One element now revolutionised was the basic equipment then in use, another was a lack of instruction, for the only pool of knowledge was held by its regular participants and you learnt on the rock by example or experience as you progressed. And also perhaps you might have managed to obtain a copy of the then recently published Penguin paper back, ‘Climbing in Britain’ by John Barford for the princely sum of one shilling (ten pence). And before the modern reader thinks that was an incredible cheap bargain, Dras told me at his first job as a 16 year old he was paid £1 a week. But he did enjoy two weeks holiday, which made him feel lucky to be so employed! 
Petrol rationing finished in 1950 and we discovered hitch hiking. And so after having perforce needed to concentrate on our local outcrops, we began to travel far and wide with the Lake District and Langdale in particular being our Mecca. We stayed in barns and the one at Wall End Farm in Langdale became known the length and breadth of Britain. Often I was in the company of Dras and eventually I met his younger brother Neville. They both made major contributions to climbing, together and individually but for me it was my thinking, my education they affected most. Like me they were both scholarship Grammar School boys, leaving at 16 years of age, and working at low paid jobs, Dras as a clerk in a Health Unit and Neville an opticians; but studying at night school and eventually gaining entry into Higher Education, their outstanding later careers being founded on an impressive ability to master facts. 
Cairngorms 1958.

Dras was reading widely from the first, and I can remember him as we spent long winter nights in a doss under Castle Rock, in Thirlmere recounting to me the story of the first ascents of the North Face of the Eiger, and the North Face of the Grandes Jorasses. I was so smitten by these stories, I sent to Paris for Anderl Heckmair’s ‘Les Trois Derniers Probleme Des Alpes’. Which despite five years of French at school I struggled with to make sense of the stories, but Dras was reading much wider than mountaineering books, and we began to think of him as an intellectual! I can also remember him recounting stories to me about hitch hiking, and one article in particular he valued highly, was written by the American poet and mountaineer Gary Snyder.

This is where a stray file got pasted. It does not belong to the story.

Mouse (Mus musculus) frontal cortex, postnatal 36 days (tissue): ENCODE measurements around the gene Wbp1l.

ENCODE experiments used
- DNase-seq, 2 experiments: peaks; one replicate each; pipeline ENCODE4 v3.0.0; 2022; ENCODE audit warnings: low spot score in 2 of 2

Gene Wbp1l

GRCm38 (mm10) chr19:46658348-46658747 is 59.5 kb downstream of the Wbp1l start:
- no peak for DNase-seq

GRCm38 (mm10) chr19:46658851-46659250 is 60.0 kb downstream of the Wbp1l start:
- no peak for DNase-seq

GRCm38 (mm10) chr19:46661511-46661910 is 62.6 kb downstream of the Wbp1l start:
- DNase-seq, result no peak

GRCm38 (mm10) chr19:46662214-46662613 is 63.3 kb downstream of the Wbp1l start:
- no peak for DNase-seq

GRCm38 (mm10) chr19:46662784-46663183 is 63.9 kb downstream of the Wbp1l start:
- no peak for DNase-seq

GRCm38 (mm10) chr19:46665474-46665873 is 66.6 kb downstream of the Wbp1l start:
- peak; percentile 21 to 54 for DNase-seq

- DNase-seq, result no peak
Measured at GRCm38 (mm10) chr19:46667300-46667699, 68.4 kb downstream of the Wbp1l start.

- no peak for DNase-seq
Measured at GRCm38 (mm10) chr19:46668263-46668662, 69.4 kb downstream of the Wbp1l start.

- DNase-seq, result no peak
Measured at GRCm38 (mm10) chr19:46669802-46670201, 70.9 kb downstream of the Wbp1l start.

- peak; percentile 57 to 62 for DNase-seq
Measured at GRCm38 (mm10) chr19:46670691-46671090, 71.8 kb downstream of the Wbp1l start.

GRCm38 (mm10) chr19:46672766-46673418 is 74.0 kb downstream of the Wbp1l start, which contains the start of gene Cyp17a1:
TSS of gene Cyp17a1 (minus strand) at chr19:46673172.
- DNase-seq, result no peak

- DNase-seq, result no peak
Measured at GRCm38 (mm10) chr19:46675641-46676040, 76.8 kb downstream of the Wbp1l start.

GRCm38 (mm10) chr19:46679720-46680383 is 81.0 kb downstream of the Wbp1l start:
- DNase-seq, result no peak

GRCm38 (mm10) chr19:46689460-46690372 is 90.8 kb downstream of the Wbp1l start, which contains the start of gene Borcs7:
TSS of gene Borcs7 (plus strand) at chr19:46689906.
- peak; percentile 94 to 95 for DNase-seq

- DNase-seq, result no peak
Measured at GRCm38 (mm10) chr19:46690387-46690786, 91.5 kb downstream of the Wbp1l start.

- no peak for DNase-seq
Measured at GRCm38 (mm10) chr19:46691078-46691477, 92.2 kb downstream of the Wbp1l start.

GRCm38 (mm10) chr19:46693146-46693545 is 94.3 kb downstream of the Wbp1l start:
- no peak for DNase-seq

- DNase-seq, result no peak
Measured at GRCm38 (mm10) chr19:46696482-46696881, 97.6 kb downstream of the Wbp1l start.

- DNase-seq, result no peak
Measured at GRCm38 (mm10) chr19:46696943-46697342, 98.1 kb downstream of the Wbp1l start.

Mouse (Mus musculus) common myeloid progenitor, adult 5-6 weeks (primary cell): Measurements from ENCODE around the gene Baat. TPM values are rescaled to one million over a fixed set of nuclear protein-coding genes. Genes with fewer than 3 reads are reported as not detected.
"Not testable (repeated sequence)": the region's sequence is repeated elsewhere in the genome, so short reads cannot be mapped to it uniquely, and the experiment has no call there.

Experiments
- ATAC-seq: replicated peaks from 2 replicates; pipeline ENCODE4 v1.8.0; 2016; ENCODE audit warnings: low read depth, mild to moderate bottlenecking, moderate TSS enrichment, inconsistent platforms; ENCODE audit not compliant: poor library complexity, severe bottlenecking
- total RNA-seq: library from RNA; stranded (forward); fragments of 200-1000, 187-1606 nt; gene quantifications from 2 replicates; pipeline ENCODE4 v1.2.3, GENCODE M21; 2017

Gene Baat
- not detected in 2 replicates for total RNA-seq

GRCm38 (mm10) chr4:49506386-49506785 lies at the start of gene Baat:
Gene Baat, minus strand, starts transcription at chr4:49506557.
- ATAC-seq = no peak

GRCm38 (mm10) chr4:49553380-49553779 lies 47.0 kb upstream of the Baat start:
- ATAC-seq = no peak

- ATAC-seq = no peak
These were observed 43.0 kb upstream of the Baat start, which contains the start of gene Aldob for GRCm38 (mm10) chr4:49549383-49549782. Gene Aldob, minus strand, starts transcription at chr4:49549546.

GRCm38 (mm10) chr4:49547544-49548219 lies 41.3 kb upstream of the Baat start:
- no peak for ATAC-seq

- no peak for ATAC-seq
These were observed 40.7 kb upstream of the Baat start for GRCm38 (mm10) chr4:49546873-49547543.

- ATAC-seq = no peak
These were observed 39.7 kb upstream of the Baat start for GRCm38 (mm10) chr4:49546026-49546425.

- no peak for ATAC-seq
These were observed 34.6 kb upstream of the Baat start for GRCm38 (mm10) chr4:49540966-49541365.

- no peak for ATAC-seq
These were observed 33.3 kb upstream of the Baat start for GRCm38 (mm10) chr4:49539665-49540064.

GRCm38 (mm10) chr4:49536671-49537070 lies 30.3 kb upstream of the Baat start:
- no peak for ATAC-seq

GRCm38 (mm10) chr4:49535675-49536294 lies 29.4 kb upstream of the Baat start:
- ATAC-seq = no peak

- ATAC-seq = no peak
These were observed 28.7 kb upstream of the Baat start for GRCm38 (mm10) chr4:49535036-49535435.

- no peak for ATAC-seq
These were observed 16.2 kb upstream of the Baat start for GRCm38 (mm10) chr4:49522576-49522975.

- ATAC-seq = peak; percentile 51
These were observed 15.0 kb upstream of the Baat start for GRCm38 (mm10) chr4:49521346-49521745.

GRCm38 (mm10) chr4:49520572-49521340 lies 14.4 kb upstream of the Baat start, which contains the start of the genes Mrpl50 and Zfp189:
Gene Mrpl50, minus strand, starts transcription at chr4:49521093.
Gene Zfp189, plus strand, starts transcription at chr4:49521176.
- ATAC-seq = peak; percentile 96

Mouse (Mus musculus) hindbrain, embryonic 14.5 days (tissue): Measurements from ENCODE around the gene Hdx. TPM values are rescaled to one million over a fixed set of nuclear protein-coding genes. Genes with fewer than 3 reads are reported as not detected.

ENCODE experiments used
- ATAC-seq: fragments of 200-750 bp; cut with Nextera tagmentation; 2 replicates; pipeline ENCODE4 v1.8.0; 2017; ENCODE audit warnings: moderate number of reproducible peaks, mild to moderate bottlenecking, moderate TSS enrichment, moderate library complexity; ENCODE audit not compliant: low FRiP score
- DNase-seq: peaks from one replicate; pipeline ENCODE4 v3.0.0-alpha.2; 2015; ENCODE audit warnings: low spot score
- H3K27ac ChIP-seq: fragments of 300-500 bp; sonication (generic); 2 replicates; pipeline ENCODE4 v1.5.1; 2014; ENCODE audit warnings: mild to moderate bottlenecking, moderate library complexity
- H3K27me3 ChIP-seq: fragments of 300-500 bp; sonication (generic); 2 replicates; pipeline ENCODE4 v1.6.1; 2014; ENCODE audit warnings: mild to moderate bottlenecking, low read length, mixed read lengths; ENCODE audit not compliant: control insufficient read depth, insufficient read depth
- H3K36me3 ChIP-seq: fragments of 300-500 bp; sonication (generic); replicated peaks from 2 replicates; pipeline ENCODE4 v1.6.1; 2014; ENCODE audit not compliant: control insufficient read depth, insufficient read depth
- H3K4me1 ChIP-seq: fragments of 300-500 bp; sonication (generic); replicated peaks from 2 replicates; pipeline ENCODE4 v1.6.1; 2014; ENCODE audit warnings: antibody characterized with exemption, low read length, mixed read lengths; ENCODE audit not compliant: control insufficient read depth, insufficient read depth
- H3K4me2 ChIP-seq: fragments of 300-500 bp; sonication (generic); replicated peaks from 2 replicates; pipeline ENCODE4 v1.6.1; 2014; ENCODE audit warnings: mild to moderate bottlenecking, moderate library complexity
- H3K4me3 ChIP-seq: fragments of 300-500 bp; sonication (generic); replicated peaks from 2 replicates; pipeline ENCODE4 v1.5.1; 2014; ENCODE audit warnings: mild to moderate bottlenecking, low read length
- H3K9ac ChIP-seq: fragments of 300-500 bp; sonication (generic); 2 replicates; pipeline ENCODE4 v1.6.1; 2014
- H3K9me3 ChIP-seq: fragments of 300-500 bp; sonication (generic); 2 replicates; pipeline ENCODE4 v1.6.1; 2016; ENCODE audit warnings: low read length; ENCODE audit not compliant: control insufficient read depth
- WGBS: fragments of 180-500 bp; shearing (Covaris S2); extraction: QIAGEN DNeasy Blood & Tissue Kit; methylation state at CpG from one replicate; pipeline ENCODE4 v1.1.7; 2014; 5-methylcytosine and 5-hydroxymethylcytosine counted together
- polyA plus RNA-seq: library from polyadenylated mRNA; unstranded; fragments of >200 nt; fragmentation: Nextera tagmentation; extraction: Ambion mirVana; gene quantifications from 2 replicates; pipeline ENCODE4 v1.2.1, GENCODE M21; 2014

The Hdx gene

Through such sharing I found out that Dras, like me, had started climbing at Ilkley in 1947. Why Ilkley? If you lived in Bradford or Leeds, and relied on public transport, then it was easiest to reach at a time when the dislocation caused by the war was still a major factor in our everyday lives; food, clothes, and fuel were all still rationed. To visit Almscliff was much more difficult than Ilkley. For me it meant a bus to Bramhope then tramp the miles from there to reach the Crag. Despite such difficulties there was a keen spirit of adventure in our approach which was essentially light hearted. Being so much younger than my companions I was sometimes the butt of their humour, one such instance was when they contacted The Bradford Telegraph and Argus and joined me as a member into their ‘Nig Nog club'! It seems incredible now that this could have existed in a City with a high ethnic population, but this was a young person’s club sponsored by that newspaper.